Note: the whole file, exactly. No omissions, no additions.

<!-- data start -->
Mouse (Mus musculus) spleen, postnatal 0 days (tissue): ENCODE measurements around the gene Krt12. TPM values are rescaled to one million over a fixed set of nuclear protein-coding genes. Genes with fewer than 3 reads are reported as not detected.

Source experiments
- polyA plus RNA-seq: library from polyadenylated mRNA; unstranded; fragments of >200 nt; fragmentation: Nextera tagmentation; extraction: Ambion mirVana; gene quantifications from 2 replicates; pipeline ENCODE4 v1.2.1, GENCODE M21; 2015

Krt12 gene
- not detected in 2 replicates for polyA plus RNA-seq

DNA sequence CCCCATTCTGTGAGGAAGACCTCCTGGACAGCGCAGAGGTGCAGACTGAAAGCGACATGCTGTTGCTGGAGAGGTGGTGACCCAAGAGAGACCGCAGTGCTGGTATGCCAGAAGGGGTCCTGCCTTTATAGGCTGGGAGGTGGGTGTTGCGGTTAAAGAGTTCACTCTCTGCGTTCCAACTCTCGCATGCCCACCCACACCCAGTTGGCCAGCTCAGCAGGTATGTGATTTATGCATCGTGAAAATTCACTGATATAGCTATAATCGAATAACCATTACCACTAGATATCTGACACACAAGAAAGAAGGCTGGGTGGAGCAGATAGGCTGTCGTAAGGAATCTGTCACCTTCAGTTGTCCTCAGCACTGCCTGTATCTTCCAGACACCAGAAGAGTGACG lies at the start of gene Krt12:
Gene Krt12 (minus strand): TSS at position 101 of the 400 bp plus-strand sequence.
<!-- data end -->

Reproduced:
Mouse (Mus musculus) spleen, postnatal 0 days (tissue): ENCODE measurements around the gene Krt12. TPM values are rescaled to one million over a fixed set of nuclear protein-coding genes. Genes with fewer than 3 reads are reported as not detected.

Source experiments
- polyA plus RNA-seq: library from polyadenylated mRNA; unstranded; fragments of >200 nt; fragmentation: Nextera tagmentation; extraction: Ambion mirVana; gene quantifications from 2 replicates; pipeline ENCODE4 v1.2.1, GENCODE M21; 2015

Krt12 gene
- not detected in 2 replicates for polyA plus RNA-seq

DNA sequence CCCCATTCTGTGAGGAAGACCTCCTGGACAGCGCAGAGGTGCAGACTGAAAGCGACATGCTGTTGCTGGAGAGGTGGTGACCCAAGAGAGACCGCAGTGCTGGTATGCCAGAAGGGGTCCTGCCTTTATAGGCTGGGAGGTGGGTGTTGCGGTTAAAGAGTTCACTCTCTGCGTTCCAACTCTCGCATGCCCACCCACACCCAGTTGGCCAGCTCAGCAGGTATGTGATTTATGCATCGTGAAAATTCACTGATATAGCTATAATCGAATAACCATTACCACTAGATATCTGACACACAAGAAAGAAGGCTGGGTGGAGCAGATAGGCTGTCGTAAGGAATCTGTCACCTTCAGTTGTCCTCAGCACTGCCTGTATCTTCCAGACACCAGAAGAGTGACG lies at the start of gene Krt12:
Gene Krt12 (minus strand): TSS at position 101 of the 400 bp plus-strand sequence.